Is Life ALWAYS Worth Living? by John Cali and Spirit

posted in: Blog, channeling, life and death | 21

My work is done. Why wait? ~ Eastman Kodak founder George Eastman, in his suicide note written after long enduring intense pain from his degenerating spine.

George Eastman, 1854-1932George Eastman 1854-1932

You’ve probably heard about Brittany Maynard, the young woman with terminal brain cancer who decided to commit suicide earlier this week.

As I started writing this post my sister told me an elderly cousin, closing in on 100 years, had just died. She lived a good, long, and happy life.

Brittany, at the other end of the spectrum of life, was only 29.

Most of us have no idea how long we’ll live. Brittany did know.

Earlier this year Brittany’s doctors told her she had about six months to live. And, they said, she would endure those six months in increasingly intense pain and debilitating suffering. There was no known medication or other cure that could help her, they said.

She recently told CBS her life had become unbearable. She suffered from seizures and “bone-splitting” pain. She had “moments when I’m looking at my husband’s face and I can’t think of his name.” Her life was hell on earth.

Brittany decided to start checking things off her “bucket list”—things she wanted to do before she died. Like visiting Grand Canyon. And other things she wanted to do with her loved ones before it was too late. She did them all, finding joy and fun as she moved into the sunset of her life.

It’s not the number of years we live that counts. It’s the joy we find in each day, in our loved ones in each moment. That’s all that matters.

Before she could legally die by her own hand (with the help of her doctor) she had to move herself and her family to Oregon where physician-assisted suicide is legal.

Then last week, with her loved ones around her in her bedroom, she took that final step. With dignity and without pain. Her suffering was done.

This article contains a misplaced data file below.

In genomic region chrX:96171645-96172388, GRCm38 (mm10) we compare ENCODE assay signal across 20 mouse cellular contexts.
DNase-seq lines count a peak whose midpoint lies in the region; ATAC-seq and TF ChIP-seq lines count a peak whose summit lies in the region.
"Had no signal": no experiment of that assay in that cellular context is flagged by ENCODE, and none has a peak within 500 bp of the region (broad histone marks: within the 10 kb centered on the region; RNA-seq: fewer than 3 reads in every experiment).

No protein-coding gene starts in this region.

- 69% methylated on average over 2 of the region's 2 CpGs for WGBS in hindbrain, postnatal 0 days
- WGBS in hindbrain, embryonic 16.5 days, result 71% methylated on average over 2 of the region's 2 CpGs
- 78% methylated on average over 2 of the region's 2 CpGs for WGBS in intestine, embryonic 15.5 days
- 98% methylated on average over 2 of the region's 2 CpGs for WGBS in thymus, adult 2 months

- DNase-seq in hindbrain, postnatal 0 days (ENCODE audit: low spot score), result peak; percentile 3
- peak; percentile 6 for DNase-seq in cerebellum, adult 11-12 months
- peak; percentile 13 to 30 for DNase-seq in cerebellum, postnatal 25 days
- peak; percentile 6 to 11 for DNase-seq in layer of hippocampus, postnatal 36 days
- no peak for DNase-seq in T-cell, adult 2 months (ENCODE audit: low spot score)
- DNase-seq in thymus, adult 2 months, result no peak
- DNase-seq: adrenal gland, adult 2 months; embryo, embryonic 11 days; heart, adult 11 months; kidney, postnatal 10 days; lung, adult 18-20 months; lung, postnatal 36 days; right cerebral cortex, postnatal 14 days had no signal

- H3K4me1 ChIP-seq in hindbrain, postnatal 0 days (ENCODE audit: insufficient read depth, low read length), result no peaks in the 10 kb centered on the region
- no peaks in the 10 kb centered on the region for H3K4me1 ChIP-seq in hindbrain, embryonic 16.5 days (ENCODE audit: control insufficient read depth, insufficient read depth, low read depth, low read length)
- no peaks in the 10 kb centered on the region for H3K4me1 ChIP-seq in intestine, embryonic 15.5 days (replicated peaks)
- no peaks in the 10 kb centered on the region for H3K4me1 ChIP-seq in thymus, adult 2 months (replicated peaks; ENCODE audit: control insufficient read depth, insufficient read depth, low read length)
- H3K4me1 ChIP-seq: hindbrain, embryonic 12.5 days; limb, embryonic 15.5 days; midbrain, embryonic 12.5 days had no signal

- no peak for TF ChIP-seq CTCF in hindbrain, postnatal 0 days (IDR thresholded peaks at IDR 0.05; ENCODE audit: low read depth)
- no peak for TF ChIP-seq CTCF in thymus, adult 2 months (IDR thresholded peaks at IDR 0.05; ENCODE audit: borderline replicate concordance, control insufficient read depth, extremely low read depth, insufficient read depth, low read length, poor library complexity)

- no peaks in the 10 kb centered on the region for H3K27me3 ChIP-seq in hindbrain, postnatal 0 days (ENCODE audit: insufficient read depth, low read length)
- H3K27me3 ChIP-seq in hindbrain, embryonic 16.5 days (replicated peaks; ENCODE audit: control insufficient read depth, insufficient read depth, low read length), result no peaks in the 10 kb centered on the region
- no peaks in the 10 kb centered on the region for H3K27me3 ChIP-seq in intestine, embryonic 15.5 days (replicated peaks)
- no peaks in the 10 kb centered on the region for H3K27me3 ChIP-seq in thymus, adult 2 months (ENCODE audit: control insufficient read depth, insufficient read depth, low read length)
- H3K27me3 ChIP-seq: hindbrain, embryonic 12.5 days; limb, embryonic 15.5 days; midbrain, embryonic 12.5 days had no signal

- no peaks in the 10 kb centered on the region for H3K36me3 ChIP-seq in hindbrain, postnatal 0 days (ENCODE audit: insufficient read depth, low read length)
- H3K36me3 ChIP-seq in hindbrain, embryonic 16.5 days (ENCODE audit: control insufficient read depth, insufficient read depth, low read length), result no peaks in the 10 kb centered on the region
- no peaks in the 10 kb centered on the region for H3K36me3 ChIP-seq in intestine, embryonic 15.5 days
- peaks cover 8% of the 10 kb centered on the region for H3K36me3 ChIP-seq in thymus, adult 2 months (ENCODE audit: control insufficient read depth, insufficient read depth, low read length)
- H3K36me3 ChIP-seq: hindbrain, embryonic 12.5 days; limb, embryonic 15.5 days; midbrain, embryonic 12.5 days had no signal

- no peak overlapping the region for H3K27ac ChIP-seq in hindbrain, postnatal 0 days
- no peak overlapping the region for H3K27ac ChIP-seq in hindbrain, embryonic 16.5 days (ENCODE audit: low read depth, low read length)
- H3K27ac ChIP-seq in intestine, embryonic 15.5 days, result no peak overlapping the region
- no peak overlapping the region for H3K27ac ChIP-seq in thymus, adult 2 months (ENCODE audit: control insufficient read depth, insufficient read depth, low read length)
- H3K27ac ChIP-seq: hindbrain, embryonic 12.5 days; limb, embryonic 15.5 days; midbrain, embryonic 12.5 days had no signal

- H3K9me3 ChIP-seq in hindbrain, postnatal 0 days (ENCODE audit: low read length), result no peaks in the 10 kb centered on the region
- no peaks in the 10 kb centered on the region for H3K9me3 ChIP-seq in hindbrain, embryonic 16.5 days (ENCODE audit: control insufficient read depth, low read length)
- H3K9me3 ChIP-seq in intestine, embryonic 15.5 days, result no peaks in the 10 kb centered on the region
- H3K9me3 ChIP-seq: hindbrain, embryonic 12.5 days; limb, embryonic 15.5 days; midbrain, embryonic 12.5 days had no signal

Did she do the “right” thing. It was certainly right for her.

I admit I have strong personal feelings and convictions about all this. I believe we all should be able to die with dignity and without pain.

Another aspect of this issue is purely practical. Here are some sobering facts from Deepak Chopra, MD:

  • 90% of all medical expenses are end-of-life expenses where we prolong suffering instead of alleviating suffering.
  • Nobody benefits from the vast majority of heroic (medical) procedures that are done at the end of life.
  • End-of-life care should be about compassion, kindness, comfort, and peace.

Finally, here are some thoughts from my spirit guides, who often talk about death. The list is in no particular order.


  • Ultimately you are the only one who brings death to yourself. No one else has that power over you.
  • You can die peacefully in your bed, in a state of perfect health. You all have the ability to do that.
  • Or, as with Brittany Maynard, you can choose to end your pain permanently.
  • Every death is a suicide. But not always in the way you use the word “suicide.”
  • You often say, when people are suffering from a physical dis-ease, and are in great pain, their death is “a blessing.” It certainly is that.
  • But every other death, even those you consider tragic or untimely, is also a blessing.
  • You all die in the perfect way and perfect time—and by your own choice, at some level of your awareness.
  • Dying is the easiest thing you will ever do. You’ve died hundreds, thousands of times before.
  • When your physical life becomes anything less than joyful, when you are wracked with pain, physical or emotional, death can be a healing.
  • Ideally, you will get to the point in your physical life where you are satisfied, where there’s nothing left you want to do. You’ve done it all and now it’s time to move on to your adventure.
  • It’s all up to you. There is no right or wrong here.
  • Live each day, each moment with joy, love, and peace. You have the power to do that, regardless of your circumstances.

Copyright © 2014 by John Cali


In this video Brittany movingly discusses her decision to take her own life before the cancer could. She says the most important thing for any of us, no matter how much or little time we have left to live, is to enjoy each day, to be in the present moment. Which is all any of us have anyway.


Related posts:

Suicide: A Solution?
Suicide Revisited
Doctor Death


What would you have done if you were in Brittany’s place? Please share your thoughts and comments with us below.